Common sense knowledge has been found among all peoples for hundreds of thousands of years. But here we have a problem of great magnitude and complexity with which the common sense of the individual citizen is inadequate to cope, so we call upon science. Science involves not only common sense knowledge but special kinds of knowledge, rigid methods of analysis, and techniques of prediction.

Here is the voice of knowledge

The message of the scientists is that the future of the human race is in serious question. Here are some examples of statements made by professional people who have no axes to grind, economically or politically.

Speaking at the University of Sherbrooke, Que., Dr. R. O. Greep of the Harvard School of Medicine said to two hundred scientists and medical doctors in 1970: "If voluntary methods of controlling the population fail, then logically involuntary controls will have to be imposed... That would be an unhappy stage, and one we hope won't have to be faced."

"Unless man changes his ideas and behaviour, his future on this biosphere may have to be calculated in decades." That is from a booklet published by the College of Education, Ohio State University.

The Club of Rome report entitled The Limits to Growth (Burns and MacEachern) is a sober, if chilling, technical examination of the likely trends in the next 130 years. If the calculations are even approximately right, the cost of delay could be appalling.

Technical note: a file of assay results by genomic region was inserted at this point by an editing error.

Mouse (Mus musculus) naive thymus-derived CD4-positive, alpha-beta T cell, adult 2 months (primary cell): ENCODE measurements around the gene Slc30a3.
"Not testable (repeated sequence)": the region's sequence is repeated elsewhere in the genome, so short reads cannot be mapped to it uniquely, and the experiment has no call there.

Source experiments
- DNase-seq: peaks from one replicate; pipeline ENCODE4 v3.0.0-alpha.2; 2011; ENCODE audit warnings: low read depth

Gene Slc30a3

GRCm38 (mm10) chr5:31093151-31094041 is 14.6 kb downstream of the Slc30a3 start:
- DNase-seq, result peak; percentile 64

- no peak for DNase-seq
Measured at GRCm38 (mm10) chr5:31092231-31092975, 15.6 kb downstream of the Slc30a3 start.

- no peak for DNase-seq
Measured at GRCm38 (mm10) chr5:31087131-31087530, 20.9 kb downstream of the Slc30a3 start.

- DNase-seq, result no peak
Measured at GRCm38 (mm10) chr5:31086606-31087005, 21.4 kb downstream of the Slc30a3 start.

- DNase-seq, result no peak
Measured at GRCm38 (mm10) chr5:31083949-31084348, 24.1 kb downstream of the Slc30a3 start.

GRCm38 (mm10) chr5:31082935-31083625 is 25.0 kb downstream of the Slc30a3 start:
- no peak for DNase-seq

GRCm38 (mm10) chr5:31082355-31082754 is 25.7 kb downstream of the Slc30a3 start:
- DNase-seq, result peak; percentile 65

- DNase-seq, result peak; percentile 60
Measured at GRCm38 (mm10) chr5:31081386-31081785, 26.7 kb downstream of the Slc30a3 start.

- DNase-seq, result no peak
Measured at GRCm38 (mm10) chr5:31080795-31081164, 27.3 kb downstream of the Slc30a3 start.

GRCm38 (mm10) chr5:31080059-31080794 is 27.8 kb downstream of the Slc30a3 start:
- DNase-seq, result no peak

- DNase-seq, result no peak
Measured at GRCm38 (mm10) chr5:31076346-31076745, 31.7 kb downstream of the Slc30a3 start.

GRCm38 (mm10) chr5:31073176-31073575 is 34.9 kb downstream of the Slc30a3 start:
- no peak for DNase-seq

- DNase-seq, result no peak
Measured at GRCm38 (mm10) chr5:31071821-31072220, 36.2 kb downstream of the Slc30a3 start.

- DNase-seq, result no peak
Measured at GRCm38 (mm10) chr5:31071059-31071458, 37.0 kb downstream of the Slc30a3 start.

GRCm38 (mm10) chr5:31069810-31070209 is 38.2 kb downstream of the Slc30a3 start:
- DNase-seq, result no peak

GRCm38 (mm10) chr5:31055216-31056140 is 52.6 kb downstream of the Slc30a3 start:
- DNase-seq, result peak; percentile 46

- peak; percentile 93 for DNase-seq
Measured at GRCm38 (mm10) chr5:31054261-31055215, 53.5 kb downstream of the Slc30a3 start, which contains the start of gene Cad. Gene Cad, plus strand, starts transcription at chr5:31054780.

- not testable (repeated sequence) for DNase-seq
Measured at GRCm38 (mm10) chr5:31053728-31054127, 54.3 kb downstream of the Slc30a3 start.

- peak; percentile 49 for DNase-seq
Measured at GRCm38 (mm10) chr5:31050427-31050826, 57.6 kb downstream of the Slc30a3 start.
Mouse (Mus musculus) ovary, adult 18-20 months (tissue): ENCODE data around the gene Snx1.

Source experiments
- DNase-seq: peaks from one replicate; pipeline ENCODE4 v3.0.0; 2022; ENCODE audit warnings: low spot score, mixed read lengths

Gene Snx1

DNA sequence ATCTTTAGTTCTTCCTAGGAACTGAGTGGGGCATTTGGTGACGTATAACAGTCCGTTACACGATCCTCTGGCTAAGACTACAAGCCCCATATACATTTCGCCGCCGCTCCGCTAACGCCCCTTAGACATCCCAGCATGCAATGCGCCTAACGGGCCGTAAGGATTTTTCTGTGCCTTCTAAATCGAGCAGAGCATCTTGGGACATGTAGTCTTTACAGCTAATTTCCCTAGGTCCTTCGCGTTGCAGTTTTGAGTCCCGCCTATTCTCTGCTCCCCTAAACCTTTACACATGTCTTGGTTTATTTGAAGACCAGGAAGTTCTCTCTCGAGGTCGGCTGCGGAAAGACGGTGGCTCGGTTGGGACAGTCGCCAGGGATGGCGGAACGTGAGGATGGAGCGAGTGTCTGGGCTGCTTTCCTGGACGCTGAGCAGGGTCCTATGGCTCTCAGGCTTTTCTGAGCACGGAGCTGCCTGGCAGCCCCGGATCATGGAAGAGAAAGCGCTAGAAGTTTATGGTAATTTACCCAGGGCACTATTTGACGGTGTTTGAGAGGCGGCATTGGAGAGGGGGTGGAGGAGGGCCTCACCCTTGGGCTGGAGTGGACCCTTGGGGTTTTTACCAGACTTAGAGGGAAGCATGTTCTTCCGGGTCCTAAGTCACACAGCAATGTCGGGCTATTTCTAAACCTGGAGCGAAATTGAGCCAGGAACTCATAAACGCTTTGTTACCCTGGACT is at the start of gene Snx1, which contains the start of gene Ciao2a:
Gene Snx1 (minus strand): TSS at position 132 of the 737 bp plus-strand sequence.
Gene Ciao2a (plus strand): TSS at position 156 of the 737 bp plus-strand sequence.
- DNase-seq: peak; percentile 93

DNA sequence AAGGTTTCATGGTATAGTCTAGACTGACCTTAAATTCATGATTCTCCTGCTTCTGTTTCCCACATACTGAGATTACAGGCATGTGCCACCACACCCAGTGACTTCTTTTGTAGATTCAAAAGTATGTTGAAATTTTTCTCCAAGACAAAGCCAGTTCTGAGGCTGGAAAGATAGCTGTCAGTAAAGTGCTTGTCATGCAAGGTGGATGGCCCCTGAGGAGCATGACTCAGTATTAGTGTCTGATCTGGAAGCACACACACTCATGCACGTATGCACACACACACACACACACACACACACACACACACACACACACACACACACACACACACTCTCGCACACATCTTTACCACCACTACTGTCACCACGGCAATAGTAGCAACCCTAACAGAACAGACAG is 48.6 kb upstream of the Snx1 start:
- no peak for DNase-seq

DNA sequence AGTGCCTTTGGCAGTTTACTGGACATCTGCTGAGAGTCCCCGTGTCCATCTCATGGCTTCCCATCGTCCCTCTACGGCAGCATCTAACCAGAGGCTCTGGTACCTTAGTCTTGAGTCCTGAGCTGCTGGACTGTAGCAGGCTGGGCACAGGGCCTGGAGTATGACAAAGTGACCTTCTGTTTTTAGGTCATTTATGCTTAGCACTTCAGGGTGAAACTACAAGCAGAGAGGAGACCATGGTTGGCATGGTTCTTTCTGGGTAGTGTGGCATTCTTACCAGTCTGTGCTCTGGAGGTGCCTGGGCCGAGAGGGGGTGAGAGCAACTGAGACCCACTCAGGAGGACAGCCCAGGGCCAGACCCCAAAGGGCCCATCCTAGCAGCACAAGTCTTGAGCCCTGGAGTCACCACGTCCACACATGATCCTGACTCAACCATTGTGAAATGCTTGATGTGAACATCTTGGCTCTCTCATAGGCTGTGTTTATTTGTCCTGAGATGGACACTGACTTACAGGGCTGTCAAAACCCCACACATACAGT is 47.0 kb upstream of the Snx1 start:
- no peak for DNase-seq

Blueprint for Survival, a book endorsed by thirty-three leading scientists, concludes that by pursuing current trends we shall hasten the day when the world grinds to one mighty eco-catastrophical halt.

In view of these, and many other opinions expressed by people who know, to deny the need for conservation of nature and the abatement of pollution is to fly from reality.

What about technology?

Science and technology must be applied to the identification, avoidance and control of environmental risks and the solution of environmental problems.

The course of progress of human life through the use of fire, chipped rock, agriculture, the domestication of animals, energy development and the building of machines has led to the modification of environment. This has gone too far, and men must start adjusting themselves so as to bring the natural and the manmade environments into harmony.

Here is a key question: is it possible to reduce the impact of technological change to a pace more closely compatible with the physiological and psychological tolerance of the average human being and the receptivity of nature?

Conservationists are not concerned with altering the course of nature but with the problem of balancing human beings and the rest of nature so that both may survive. They know that throughout the course of life upon the earth one species after another of animal and plant has disappeared because of its failure to adjust to environmental change. They know, too, that if the present trend continues to a crisis not only plants and lower animals will perish, but also man, who depends so completely upon them for his sustenance.

Some opponents of conservation assert that ecologists are against technology. What the ecologists want is that technology shall take note of the fundamental fact that nature cannot be trifled with. They also seek to enlist technology, with all its qualifications, to supply the means to adjust our behaviour so that we do not destroy the basis of our lives. We have acquired scientific and technical resources which can be mobilized by intelligent organization to cope with every conservation problem: what is lacking is political and social skill in getting together to do the job.